British Prime Minister Boris Johnson makes a statement outside 10 Downing Street in London, Britain on Nov. 6, 2019.(Xinhua/Han Yan)
Britain's general election campaign officially started Wednesday after Prime Minister Boris Johnson had an audience with Queen Elizabeth II to formally ask her permission to dissolve parliament.
The Houses of Parliament closed its doors at midnight and will not re-open until after the Dec. 12 election. The dissolution essentially fires the starting-gun on campaigns by the political parties in the run-up to polling day when up to 46 million people will cast their votes. It will be Britain's third general election in five years, following polls in 2015 and 2017.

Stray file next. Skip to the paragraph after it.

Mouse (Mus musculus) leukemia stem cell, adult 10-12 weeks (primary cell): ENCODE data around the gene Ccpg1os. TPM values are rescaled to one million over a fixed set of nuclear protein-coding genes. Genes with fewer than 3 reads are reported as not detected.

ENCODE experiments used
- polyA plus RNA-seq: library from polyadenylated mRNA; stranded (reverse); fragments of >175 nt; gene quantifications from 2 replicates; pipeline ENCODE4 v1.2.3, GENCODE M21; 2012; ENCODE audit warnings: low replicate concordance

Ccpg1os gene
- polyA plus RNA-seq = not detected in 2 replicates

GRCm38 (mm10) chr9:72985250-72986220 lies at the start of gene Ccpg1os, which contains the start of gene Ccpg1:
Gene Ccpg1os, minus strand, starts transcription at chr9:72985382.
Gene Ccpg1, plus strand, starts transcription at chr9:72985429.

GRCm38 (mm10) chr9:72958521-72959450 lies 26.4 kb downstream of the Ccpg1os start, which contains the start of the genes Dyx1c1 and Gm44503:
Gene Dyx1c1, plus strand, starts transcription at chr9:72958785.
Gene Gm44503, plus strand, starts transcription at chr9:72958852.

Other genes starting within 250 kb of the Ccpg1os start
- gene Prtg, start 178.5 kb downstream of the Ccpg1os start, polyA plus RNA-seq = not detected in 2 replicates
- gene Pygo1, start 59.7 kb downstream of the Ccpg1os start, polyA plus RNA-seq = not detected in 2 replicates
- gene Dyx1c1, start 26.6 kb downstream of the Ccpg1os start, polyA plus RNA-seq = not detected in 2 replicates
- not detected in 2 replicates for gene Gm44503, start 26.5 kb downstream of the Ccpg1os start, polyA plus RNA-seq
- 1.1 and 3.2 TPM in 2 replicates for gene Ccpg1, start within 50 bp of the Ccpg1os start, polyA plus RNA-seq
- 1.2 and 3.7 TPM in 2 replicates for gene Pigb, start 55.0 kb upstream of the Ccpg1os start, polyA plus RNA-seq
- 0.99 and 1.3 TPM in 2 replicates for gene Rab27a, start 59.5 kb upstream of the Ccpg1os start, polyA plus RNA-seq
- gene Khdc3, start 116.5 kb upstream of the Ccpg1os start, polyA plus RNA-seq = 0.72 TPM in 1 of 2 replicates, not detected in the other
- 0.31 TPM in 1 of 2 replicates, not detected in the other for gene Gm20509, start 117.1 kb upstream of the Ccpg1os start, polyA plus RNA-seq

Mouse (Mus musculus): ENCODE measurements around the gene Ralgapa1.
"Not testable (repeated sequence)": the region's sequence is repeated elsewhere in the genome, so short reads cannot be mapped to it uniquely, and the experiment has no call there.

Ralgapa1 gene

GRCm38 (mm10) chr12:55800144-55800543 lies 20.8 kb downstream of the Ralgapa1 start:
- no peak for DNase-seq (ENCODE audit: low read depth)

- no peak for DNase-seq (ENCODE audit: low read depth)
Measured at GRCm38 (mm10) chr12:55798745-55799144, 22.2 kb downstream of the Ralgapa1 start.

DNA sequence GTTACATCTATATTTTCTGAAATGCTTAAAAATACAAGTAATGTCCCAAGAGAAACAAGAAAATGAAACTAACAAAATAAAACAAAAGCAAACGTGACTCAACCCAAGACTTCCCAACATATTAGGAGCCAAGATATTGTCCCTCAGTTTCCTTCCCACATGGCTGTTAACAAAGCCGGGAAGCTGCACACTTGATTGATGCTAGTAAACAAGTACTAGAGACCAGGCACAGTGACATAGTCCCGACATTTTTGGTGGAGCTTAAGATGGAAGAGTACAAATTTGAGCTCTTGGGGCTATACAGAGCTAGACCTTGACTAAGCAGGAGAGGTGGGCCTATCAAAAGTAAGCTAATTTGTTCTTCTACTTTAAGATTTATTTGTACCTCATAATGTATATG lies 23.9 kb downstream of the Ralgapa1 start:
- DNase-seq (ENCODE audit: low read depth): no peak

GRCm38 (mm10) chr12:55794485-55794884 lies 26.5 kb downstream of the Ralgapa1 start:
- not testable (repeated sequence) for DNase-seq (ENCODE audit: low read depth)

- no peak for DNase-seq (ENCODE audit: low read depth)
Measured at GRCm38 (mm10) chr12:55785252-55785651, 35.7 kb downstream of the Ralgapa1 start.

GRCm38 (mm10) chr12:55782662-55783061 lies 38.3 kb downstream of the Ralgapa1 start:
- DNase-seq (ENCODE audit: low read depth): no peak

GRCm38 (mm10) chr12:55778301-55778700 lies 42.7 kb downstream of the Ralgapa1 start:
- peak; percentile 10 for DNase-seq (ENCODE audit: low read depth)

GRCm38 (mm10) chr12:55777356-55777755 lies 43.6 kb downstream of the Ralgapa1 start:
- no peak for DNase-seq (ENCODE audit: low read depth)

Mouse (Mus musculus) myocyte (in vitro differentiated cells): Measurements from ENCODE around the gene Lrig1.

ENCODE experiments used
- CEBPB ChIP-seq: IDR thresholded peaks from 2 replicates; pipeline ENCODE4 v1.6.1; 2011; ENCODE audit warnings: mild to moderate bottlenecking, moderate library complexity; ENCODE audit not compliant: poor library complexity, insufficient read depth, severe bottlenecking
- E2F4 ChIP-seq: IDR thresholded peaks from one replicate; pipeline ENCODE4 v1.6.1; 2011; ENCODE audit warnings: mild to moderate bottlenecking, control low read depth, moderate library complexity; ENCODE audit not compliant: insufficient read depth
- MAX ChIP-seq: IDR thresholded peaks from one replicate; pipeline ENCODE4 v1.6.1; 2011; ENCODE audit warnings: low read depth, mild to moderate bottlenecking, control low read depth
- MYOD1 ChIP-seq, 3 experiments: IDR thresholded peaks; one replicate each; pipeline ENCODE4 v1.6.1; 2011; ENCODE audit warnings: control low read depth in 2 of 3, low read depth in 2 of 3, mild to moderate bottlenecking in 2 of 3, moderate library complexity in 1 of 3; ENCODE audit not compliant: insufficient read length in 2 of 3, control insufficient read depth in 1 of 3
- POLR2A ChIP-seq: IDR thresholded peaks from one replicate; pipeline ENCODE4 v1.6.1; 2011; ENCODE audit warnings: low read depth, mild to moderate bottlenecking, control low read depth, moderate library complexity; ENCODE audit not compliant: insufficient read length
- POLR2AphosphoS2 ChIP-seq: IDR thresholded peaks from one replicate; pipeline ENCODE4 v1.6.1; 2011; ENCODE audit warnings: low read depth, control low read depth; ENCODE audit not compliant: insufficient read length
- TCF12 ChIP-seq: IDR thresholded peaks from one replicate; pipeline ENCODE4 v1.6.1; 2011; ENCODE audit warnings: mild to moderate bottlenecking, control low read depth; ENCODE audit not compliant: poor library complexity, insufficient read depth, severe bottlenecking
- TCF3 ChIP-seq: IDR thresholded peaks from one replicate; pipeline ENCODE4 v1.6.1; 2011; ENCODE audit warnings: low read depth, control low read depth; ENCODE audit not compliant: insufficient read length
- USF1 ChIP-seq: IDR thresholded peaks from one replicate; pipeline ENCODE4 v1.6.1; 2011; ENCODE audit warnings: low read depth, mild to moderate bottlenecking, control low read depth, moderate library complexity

As Johnson is leader of a minority government and Britain's future with the European Union (EU) likely to be the major issue for voters in a country divided by Brexit, the result of the election will determine what happens to Johnson's Brexit deal with the EU during the Brexit delay till Jan. 31, 2020.
Johnson will head to the Midlands region of England Wednesday night to officially launch the Conservative Party's election campaign.
Writing in the Daily Telegraph Wednesday, Johnson said: "For the last three-and-a-half years this country has been trapped by Brexit... We have been paralyzed by a broken parliament."
"It is only by getting Brexit done in the next few weeks that we can focus on all the priorities of the British people," he wrote.
The minority Liberal Democrats want Brexit to be scrapped altogether with Britain remaining a member of the bloc while the main opposition Labour Party says it will seek a new agreement with Brussels if it wins and put it to a new referendum.